Unlocking more renewable energy for the region
Amazon is on a path to powering all our operations with 100% renewable energy by 2025, five years ahead of our original target. As the world’s largest corporate buyer of renewable energy, Amazon has enabled 232 wind and solar projects worldwide.
451 Research estimates that emissions savings for organizations moving from on-premises data centers to cloud could increase to 93% if cloud data centers in APAC were powered by 100% renewable energy. This finding was especially important for APAC, as the study reported that the lack of accessible and affordable corporate renewable energy options in the region left a significant amount of carbon reduction potential on the table.
Amazon has invested in five renewable energy projects in APAC. These include three wind and solar projects in Australia, one solar project in China, and a solar project in Singapore consisting of multiple moveable ground-mounted solar panels. Collectively, these projects will supply more than 900,000 megawatt-hours of additional renewable energy to local electricity grids. That’s the equivalent of the average electricity consumption of about 160,000 homes in Singapore.ii
Amazon continues to partner with other companies, utilities, policy makers, and regulators to accelerate plans and policies that increase clean energy on the grids that serve our customers and the communities we operate in. One way we are doing this in communities around the world is through Corporate Power Purchase Agreements (CPPAs). With CPPAs, the cost of building a renewable energy source, such as a solar or wind farm, is covered by the corporate purchaser. We also support government priorities on climate change such as the European Green Deal’s “Fit for 55” legislative package and are dedicated to building a sustainable business for our customers and planet by making long-term investments. This includes our global purchase of 100,000 fully electric delivery vehicles, the largest order ever for electric delivery vehicles, and investing $2 billion in companies whose solutions will facilitate a transition to a low carbon economy, such as India-based Ion Energy, a startup developing software to improve the life and performance of lithium-ion batteries that power electric vehicles and energy storage systems.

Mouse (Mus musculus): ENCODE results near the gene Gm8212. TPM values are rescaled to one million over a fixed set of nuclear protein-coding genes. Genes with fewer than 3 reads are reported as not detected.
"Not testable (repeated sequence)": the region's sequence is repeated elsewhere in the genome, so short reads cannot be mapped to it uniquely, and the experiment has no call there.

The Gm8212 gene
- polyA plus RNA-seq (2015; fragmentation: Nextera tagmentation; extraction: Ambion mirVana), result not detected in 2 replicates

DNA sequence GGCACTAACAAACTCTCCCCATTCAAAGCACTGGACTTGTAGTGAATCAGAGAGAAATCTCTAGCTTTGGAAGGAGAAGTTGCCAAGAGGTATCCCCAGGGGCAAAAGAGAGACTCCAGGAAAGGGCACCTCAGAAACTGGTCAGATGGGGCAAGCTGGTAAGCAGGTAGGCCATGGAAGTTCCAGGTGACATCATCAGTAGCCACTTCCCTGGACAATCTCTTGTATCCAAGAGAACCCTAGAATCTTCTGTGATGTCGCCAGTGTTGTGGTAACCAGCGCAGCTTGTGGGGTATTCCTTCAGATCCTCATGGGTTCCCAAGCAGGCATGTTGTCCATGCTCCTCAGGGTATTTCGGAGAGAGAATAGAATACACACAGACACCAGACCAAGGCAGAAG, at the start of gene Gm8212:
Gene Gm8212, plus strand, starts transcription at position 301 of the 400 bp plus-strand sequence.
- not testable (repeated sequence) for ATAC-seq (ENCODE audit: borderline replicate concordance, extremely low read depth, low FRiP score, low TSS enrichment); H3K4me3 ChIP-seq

Climate change is one of the most critical challenges we face. At Amazon, we are committed to building a sustainable business for customers and the planet, which is why we co-founded The Climate Pledge in 2019, a commitment to reaching net zero carbon by 2040, 10 years ahead of the Paris Agreement. Over 100 companies have now joined us in the pledge. By investing in renewable power and ensuring our facilities and operations are energy efficient, we can provide our customers with the computing power they need to solve innovative challenges while reducing their overall impact on the environment and meeting their own sustainability ambitions.
To learn more, read the full report.
i The APJ average of 576.5g CO2-equivalent per kilowatt-hour is already well above that of the U.S. (417.3g in 2019)
ii Based on Energy market Authority of Singapore data on average electricity consumption per household in 2020 (5,671.2 kwh per year)